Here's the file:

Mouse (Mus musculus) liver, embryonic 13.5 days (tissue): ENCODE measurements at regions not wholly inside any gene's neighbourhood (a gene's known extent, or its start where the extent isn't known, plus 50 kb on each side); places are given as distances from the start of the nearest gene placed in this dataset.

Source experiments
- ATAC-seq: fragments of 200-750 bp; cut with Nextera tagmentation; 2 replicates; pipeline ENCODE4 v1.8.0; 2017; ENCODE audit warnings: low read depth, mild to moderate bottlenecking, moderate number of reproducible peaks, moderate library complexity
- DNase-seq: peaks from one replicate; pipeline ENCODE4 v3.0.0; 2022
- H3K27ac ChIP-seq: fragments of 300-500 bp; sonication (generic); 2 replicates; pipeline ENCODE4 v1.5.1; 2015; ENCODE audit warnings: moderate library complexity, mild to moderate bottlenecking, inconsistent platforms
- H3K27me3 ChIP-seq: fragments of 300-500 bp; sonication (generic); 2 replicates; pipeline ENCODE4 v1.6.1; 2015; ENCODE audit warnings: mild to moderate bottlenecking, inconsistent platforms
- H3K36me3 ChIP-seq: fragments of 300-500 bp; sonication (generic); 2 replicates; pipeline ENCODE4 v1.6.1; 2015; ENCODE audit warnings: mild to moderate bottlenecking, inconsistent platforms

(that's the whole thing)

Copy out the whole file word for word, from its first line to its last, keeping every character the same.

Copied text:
Mouse (Mus musculus) liver, embryonic 13.5 days (tissue): ENCODE measurements at regions not wholly inside any gene's neighbourhood (a gene's known extent, or its start where the extent isn't known, plus 50 kb on each side); places are given as distances from the start of the nearest gene placed in this dataset.

Source experiments
- ATAC-seq: fragments of 200-750 bp; cut with Nextera tagmentation; 2 replicates; pipeline ENCODE4 v1.8.0; 2017; ENCODE audit warnings: low read depth, mild to moderate bottlenecking, moderate number of reproducible peaks, moderate library complexity
- DNase-seq: peaks from one replicate; pipeline ENCODE4 v3.0.0; 2022
- H3K27ac ChIP-seq: fragments of 300-500 bp; sonication (generic); 2 replicates; pipeline ENCODE4 v1.5.1; 2015; ENCODE audit warnings: moderate library complexity, mild to moderate bottlenecking, inconsistent platforms
- H3K27me3 ChIP-seq: fragments of 300-500 bp; sonication (generic); 2 replicates; pipeline ENCODE4 v1.6.1; 2015; ENCODE audit warnings: mild to moderate bottlenecking, inconsistent platforms
- H3K36me3 ChIP-seq: fragments of 300-500 bp; sonication (generic); 2 replicates; pipeline ENCODE4 v1.6.1; 2015; ENCODE audit warnings: mild to moderate bottlenecking, inconsistent platforms